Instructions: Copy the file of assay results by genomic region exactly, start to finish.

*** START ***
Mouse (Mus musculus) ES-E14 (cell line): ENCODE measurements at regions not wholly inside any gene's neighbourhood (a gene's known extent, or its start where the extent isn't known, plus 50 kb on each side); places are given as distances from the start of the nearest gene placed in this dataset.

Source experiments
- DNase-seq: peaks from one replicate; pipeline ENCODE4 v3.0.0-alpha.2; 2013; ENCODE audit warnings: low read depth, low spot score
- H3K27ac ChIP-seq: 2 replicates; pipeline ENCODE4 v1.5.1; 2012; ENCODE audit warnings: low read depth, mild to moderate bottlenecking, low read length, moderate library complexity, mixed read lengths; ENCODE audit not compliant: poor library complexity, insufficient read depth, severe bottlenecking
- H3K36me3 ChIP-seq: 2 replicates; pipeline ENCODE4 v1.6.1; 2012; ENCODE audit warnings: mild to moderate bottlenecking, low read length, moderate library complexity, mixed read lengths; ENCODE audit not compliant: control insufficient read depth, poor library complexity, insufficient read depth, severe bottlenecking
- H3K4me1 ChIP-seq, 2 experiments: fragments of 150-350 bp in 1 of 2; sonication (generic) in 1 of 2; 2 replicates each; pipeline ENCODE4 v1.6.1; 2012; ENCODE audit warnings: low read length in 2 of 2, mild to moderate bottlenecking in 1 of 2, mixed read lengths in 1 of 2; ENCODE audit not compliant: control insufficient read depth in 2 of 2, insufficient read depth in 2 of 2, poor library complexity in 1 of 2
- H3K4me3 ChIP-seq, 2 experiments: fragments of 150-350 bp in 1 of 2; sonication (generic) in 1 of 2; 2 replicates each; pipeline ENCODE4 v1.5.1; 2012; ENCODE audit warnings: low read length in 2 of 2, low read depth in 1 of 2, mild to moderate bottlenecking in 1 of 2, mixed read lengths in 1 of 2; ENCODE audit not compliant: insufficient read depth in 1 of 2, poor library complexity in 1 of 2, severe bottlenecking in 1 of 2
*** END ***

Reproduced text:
Mouse (Mus musculus) ES-E14 (cell line): ENCODE measurements at regions not wholly inside any gene's neighbourhood (a gene's known extent, or its start where the extent isn't known, plus 50 kb on each side); places are given as distances from the start of the nearest gene placed in this dataset.

Source experiments
- DNase-seq: peaks from one replicate; pipeline ENCODE4 v3.0.0-alpha.2; 2013; ENCODE audit warnings: low read depth, low spot score
- H3K27ac ChIP-seq: 2 replicates; pipeline ENCODE4 v1.5.1; 2012; ENCODE audit warnings: low read depth, mild to moderate bottlenecking, low read length, moderate library complexity, mixed read lengths; ENCODE audit not compliant: poor library complexity, insufficient read depth, severe bottlenecking
- H3K36me3 ChIP-seq: 2 replicates; pipeline ENCODE4 v1.6.1; 2012; ENCODE audit warnings: mild to moderate bottlenecking, low read length, moderate library complexity, mixed read lengths; ENCODE audit not compliant: control insufficient read depth, poor library complexity, insufficient read depth, severe bottlenecking
- H3K4me1 ChIP-seq, 2 experiments: fragments of 150-350 bp in 1 of 2; sonication (generic) in 1 of 2; 2 replicates each; pipeline ENCODE4 v1.6.1; 2012; ENCODE audit warnings: low read length in 2 of 2, mild to moderate bottlenecking in 1 of 2, mixed read lengths in 1 of 2; ENCODE audit not compliant: control insufficient read depth in 2 of 2, insufficient read depth in 2 of 2, poor library complexity in 1 of 2
- H3K4me3 ChIP-seq, 2 experiments: fragments of 150-350 bp in 1 of 2; sonication (generic) in 1 of 2; 2 replicates each; pipeline ENCODE4 v1.5.1; 2012; ENCODE audit warnings: low read length in 2 of 2, low read depth in 1 of 2, mild to moderate bottlenecking in 1 of 2, mixed read lengths in 1 of 2; ENCODE audit not compliant: insufficient read depth in 1 of 2, poor library complexity in 1 of 2, severe bottlenecking in 1 of 2